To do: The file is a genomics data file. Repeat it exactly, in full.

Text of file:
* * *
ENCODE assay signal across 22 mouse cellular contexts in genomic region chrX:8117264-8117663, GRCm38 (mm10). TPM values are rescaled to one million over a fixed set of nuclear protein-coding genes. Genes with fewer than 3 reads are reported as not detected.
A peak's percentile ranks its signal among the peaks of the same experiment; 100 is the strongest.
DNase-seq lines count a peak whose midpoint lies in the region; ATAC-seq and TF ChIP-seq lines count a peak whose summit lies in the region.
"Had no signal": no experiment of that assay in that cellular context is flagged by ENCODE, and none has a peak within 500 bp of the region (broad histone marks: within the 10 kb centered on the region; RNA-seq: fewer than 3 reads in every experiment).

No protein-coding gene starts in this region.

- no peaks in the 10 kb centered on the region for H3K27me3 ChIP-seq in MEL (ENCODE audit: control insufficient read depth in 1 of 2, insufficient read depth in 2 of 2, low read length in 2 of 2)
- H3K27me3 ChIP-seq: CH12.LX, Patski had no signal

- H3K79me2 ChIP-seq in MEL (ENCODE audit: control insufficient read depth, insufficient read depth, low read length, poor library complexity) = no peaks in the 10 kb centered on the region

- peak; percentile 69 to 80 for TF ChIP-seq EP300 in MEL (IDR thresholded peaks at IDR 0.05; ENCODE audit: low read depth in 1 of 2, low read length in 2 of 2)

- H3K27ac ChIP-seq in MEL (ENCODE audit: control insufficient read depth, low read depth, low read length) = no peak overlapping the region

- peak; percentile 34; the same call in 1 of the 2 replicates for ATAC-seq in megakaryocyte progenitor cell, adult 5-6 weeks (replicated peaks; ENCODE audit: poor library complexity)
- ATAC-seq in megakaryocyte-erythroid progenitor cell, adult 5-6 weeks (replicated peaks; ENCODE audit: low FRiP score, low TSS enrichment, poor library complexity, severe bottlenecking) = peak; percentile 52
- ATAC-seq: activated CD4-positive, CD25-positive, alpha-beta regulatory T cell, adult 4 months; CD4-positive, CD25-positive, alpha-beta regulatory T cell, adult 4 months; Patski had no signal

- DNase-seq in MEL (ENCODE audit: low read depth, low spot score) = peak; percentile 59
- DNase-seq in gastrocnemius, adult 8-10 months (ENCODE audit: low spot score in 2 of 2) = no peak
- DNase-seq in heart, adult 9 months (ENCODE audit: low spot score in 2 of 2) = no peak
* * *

ENCODE assay signal across 22 mouse cellular contexts in genomic region chrX:8117264-8117663, GRCm38 (mm10). TPM values are rescaled to one million over a fixed set of nuclear protein-coding genes. Genes with fewer than 3 reads are reported as not detected.
A peak's percentile ranks its signal among the peaks of the same experiment; 100 is the strongest.
DNase-seq lines count a peak whose midpoint lies in the region; ATAC-seq and TF ChIP-seq lines count a peak whose summit lies in the region.
"Had no signal": no experiment of that assay in that cellular context is flagged by ENCODE, and none has a peak within 500 bp of the region (broad histone marks: within the 10 kb centered on the region; RNA-seq: fewer than 3 reads in every experiment).

No protein-coding gene starts in this region.

- no peaks in the 10 kb centered on the region for H3K27me3 ChIP-seq in MEL (ENCODE audit: control insufficient read depth in 1 of 2, insufficient read depth in 2 of 2, low read length in 2 of 2)
- H3K27me3 ChIP-seq: CH12.LX, Patski had no signal

- H3K79me2 ChIP-seq in MEL (ENCODE audit: control insufficient read depth, insufficient read depth, low read length, poor library complexity) = no peaks in the 10 kb centered on the region

- peak; percentile 69 to 80 for TF ChIP-seq EP300 in MEL (IDR thresholded peaks at IDR 0.05; ENCODE audit: low read depth in 1 of 2, low read length in 2 of 2)

- H3K27ac ChIP-seq in MEL (ENCODE audit: control insufficient read depth, low read depth, low read length) = no peak overlapping the region

- peak; percentile 34; the same call in 1 of the 2 replicates for ATAC-seq in megakaryocyte progenitor cell, adult 5-6 weeks (replicated peaks; ENCODE audit: poor library complexity)
- ATAC-seq in megakaryocyte-erythroid progenitor cell, adult 5-6 weeks (replicated peaks; ENCODE audit: low FRiP score, low TSS enrichment, poor library complexity, severe bottlenecking) = peak; percentile 52
- ATAC-seq: activated CD4-positive, CD25-positive, alpha-beta regulatory T cell, adult 4 months; CD4-positive, CD25-positive, alpha-beta regulatory T cell, adult 4 months; Patski had no signal

- DNase-seq in MEL (ENCODE audit: low read depth, low spot score) = peak; percentile 59
- DNase-seq in gastrocnemius, adult 8-10 months (ENCODE audit: low spot score in 2 of 2) = no peak
- DNase-seq in heart, adult 9 months (ENCODE audit: low spot score in 2 of 2) = no peak